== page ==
Here is the AUV just after it was spotted on the surface.  In this photo, it is relatively easy to see, but since the waves are higher that the antennas and fins, it was often hidden by the waves.

The autonomous underwater vehicle (AUV) is shown here just after it was spotted on the surface. It is relatively easy to see the AUV in this photo. Since the waves are higher that its antennas and fins, the AUV was often hidden by the waves. Click image for larger view and image credit.


Recovering an AUV

Charles Loeffler
Senior Engineering Scientist
Applied Research Laboratories
University of Texas, Austin

camera icon A short video of the AUV being recovered. (Quicktime, 660 Kb)

Recovering an autonomous underwater vehicle (AUV) can be as exciting and anxious as launching one. Before the AUV surfaces, you do not know exactly where it will appear. This is because underwater navigation is very difficult, and the AUV is usually "slightly lost."

It is hard navigate underwater: there is no underwater GPS, there are no “wheels” touching the lake bottom to measure the distance traveled, and sometimes compasses on vehicles (which are made out of metal and have electric motors) are not very accurate. (Actually, this is similar to walking at night in very dark woods by just counting your steps while using a cheap compass.) Any errors in distance or heading will cause errors in the perceived location (for the AUV or hiker). On an AUV, this error is usually tens of meters and sometimes can be hundreds of meters, but if a compass is off 5 or 10 degrees, the error can be kilometers.

A small boat is often used to attach a line or cable to the AUV.  In this sea-test, they used a RHIB, which is a hard-bottomed boat with inflated rubber sides.  Once the AUV is secure, they towed it over to the support ship to hook to the crane and lift out of the water.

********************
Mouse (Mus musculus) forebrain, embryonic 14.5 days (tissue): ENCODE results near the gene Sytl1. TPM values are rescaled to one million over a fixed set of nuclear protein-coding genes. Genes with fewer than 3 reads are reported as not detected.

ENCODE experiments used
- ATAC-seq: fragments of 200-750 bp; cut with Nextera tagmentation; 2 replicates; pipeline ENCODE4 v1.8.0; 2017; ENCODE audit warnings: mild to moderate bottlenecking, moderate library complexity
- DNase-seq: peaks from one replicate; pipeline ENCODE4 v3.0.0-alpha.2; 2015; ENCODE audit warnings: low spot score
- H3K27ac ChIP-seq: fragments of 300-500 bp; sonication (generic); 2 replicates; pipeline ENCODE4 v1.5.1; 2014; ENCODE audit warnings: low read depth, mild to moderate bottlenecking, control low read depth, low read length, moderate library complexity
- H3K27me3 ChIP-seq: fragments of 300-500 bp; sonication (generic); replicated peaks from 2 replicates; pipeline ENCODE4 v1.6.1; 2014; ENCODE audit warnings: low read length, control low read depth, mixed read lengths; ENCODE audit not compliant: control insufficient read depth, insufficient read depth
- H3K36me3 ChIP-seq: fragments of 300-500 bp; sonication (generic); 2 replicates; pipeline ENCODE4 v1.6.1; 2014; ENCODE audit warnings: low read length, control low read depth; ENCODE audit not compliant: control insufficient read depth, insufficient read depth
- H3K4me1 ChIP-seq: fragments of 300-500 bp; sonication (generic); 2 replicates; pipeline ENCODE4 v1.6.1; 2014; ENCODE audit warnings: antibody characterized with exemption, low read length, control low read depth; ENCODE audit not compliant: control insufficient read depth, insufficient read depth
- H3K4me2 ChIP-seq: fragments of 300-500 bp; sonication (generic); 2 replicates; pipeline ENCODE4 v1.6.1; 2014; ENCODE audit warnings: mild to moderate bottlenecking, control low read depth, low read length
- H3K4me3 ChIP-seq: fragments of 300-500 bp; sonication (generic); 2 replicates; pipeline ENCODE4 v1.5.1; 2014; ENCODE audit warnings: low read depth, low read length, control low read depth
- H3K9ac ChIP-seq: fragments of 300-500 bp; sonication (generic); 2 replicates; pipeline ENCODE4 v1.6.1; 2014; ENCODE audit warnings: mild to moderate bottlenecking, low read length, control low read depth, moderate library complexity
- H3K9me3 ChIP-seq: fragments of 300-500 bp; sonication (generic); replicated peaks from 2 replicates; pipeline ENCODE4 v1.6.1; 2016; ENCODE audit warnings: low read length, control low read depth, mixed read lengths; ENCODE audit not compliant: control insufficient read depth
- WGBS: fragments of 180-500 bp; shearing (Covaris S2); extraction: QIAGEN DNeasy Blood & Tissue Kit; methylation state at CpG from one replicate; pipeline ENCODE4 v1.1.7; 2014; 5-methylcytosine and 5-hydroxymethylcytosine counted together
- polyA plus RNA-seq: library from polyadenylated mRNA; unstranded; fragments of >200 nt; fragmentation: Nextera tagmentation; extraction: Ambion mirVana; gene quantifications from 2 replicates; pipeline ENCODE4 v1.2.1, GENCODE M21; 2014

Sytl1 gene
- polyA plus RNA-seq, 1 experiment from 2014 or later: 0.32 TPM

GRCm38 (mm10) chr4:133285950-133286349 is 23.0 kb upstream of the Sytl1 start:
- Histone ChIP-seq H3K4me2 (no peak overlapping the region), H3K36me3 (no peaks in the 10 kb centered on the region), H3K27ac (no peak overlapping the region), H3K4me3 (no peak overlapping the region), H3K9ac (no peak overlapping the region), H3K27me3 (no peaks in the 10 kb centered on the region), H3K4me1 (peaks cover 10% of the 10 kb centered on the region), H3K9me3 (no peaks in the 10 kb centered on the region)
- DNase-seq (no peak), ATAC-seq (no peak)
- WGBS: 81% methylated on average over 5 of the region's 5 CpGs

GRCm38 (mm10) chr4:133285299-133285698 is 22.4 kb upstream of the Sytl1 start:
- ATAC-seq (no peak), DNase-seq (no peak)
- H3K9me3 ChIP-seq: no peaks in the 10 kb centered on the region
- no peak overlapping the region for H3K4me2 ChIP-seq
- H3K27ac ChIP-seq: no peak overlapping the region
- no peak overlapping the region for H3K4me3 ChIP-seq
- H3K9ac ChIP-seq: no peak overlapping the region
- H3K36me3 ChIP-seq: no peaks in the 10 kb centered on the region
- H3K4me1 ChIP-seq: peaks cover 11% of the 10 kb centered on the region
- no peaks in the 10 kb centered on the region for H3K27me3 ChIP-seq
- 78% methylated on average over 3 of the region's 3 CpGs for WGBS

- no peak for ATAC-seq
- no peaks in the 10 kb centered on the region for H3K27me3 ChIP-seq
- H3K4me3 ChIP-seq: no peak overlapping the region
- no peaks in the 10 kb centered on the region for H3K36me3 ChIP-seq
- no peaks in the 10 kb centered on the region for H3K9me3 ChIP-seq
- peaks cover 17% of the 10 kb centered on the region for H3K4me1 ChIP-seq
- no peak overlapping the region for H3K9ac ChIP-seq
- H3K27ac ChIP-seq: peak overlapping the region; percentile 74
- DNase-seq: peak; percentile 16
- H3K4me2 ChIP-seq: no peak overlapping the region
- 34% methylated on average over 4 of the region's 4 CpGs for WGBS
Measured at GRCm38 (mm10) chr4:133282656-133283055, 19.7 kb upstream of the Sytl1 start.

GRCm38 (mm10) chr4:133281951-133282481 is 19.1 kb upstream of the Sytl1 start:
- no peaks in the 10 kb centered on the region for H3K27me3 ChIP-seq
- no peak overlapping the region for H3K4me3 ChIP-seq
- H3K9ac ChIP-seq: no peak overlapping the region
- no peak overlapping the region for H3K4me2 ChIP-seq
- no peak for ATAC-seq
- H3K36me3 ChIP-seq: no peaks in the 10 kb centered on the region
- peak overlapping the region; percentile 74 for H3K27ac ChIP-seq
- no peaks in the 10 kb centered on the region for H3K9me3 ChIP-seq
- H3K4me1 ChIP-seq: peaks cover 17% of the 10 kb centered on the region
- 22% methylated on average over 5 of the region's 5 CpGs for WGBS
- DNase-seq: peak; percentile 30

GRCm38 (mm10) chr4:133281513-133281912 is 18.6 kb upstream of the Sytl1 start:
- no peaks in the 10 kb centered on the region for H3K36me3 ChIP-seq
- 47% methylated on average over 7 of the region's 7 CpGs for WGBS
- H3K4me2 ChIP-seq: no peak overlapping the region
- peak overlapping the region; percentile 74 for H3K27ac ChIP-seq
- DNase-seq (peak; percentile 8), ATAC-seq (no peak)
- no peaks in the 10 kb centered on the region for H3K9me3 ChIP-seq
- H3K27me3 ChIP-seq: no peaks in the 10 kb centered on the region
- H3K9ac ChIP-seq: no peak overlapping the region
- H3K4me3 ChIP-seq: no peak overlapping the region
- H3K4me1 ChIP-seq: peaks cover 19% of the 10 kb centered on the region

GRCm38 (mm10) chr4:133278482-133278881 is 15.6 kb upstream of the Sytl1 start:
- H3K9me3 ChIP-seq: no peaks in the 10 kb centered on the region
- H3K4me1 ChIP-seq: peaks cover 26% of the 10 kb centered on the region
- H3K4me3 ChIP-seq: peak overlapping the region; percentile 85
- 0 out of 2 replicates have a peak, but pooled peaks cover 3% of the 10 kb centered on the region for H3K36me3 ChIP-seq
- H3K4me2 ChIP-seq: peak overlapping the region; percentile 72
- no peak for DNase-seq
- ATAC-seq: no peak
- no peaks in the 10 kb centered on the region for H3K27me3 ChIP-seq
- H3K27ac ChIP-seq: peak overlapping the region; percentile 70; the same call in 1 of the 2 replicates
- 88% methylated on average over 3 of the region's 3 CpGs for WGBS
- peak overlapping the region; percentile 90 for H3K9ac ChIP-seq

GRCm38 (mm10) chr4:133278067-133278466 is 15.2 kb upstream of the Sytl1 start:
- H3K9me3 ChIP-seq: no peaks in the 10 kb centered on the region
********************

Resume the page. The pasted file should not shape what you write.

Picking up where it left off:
Explorers often use a small boat to attach a line or cable to the AUV. In this sea-test, they used a ridge-hulled inflatable boat (RHIB), which is a hard-bottomed boat with inflated rubber sides. Click image for larger view and image credit.


Sometimes the AUV is quickly lifted to avoid being hit by a rising wave.

Sometimes we lift the AUV quickly to avoid its being hit by a rising wave. Click image for larger view and image credit.


Spotting the AUV
When the AUV is expected to surface, crew members on the surface ship go to the approximate location and begin scanning the area. Spotting the AUV on the surface can be difficult. Even though it is bright yellow, it floats very low in the water and can be obstructed by the waves. When the vehicle surfaces, it flashes its strobe and tries to contact the support ship via its WiFi and underwater acoustic modem. If it connects, its GPS location is sent to the surface ship.

Phone Home
When the AUV is spotted or a connection is established, the ship usually maneuvers close to the AUV and either waits for the AUV to continue its mission (by submerging again) or to begin recovery operations. If the AUV is not spotted, or if it does not make a communications connection with the ship, then it calls the ship’s computers via a satellite phone, and the crew will sail to the AUV’s reported location.

Recovery Procedures
The AUV recovery procedures are in reverse order of the launch. First, the AUV must be grabbed. Sometimes a long pole can be used to reach the AUV. Other times the AUV is farther away, and a few crew members take a smaller boat out to the AUV, where they are able to reach over the side to grab it.

After securing the AUV, they will tow the AUV back to the ship. Once there, a shackle on a cable from the crane is attached to the lifting strap on the top of the AUV, then the tension is slowly increased to check the shackle and the balance of the AUV. If everything is okay, it is lifted high above the water and finally lowered into its cradle on the deck of the ship. 

A Freshwater Rinse
After rinsing the AUV with fresh water, the power and data cables are connected to charge the batteries and to upload sonar data to the mapping computers.